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British national parks open to fracking ‘under exceptional circumstances’, government says



The government has opened the bidding process that will allow companies to apply for shale gas exploration. World Heritage sites and national parks are also open to drilling, but ministers have assured they will be protected and licenses for these areas will be granted in exceptional circumstances only.

Energy companies will now be able to apply for new licences to drill for shale oil and gas – through the controversial process known as hydraulic fracturing or fracking, often criticised because of potential methane leaks and groundwater pollution.

Britain is said to have substantial reserves of shale gas, which the government intend to exploit and support as ‘clean fossil fuel’, despite this claim being often contested.

The new guidance opens up more than half the country for potential exploration, and requires drilling approval by the Environment Agency – whose new chief used to work for a firm assessing the environmental impact of fracking.

National parks, World Heritage sites and ‘areas of outstanding natural beauty’ will not be excluded from the planning strategy, but the government has assured the case for fracking on these sites will be specially assessed and would require detailed Statements of Environmental Awareness from applicants.

Business and energy minister Matthew Hancock said, “The new guidance published today will protect Britain’s great national parks and outstanding landscapes. Building on the existing rules that ensure operational best practices are implemented and robustly enforced.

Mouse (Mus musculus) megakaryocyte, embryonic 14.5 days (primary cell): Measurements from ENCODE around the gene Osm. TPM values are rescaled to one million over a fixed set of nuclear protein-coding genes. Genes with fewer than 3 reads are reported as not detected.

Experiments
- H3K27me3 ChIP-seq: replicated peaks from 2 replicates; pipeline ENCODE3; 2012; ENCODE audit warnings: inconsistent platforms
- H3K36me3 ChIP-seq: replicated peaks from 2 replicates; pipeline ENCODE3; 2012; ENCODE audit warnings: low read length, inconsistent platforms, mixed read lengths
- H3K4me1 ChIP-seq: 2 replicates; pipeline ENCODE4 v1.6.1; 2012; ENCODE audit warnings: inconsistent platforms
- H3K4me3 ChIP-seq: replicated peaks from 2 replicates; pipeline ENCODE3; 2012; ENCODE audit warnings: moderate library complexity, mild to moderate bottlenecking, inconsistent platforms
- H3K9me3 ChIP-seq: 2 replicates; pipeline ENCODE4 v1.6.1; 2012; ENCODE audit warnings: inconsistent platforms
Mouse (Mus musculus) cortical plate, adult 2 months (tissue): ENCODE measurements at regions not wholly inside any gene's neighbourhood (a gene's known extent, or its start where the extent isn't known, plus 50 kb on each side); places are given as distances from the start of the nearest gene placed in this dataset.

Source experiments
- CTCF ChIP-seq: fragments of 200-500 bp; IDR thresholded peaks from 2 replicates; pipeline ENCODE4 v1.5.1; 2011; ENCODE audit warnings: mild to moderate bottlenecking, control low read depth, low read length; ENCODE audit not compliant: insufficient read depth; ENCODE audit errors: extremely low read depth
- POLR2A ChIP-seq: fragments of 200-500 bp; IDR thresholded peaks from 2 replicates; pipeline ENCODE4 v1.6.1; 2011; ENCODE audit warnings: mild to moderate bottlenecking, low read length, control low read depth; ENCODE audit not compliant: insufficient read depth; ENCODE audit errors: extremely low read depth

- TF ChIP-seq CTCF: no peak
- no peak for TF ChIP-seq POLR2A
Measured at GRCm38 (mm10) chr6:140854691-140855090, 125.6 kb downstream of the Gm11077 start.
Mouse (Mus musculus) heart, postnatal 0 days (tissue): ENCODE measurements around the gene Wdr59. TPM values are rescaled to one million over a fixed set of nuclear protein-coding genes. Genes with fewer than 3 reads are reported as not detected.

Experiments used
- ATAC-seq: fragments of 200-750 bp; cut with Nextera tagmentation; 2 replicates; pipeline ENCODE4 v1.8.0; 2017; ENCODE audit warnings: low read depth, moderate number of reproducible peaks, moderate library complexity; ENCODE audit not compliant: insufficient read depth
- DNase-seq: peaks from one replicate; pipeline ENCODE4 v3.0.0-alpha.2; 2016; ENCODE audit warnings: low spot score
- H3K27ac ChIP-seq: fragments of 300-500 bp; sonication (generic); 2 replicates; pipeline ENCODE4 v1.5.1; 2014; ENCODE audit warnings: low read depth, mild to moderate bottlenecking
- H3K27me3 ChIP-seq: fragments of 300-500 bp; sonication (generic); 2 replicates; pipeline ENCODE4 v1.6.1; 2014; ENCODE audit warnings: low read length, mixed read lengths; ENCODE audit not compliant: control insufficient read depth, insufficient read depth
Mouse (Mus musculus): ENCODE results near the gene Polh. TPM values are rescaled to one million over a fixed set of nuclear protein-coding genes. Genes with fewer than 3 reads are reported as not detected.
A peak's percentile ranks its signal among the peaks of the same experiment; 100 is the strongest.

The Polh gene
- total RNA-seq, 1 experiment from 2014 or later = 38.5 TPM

“Ultimately, done right, speeding up shale will mean more jobs and opportunities for people and help ensure long-term economic and energy security for our country.”

Communities minister Lord Ahmad of Wimbledon added,  “We recognise there are areas of outstanding landscape and scenic beauty where the environmental and heritage qualities need to be carefully balanced against the benefits of oil and gas from unconventional hydrocarbons.”

However, the proposal met strong opposition by environmental groups. Greenpeace UK Energy Campaigner Louise Hutchins commented,  “First they stripped millions of homeowners of their right to stop companies drilling under their property, now communities across the nation will face a fracking postcode lottery.

“Even ministers and the industry itself have admitted fracking won’t cut bills, but it will damage our countryside while opening up a new source of carbon pollution. The only people who stand to benefit from shale drilling are the bosses of a few inexperienced energy companies, which have yet to prove they can operate safely, while local communities will bear the full brunt of the disruption and potential environmental damage.”

Friends of the Earth’s energy campaigner Tony Bosworth added, “Fracking is increasingly politically toxic and is far from being seen as the ‘holy grail’ of energy policy by those local to proposed drilling sites.

“The decision last week at Wisborough Green is a reminder of local opposition – politicians supporting fracking could face big electoral problems.

Photo: Climate Revolution via Twitter

Further reading:

Replacing oil and coal with shale gas will not cut greenhouse gas emissions, study finds

Tory MP and scientists speak out against fracking plans in West Sussex

Two-thirds of Britain ‘could be fracked’

Fracking could pose risk to almost half of UK’s drinking water – study

Survey: public support for fracking weakening


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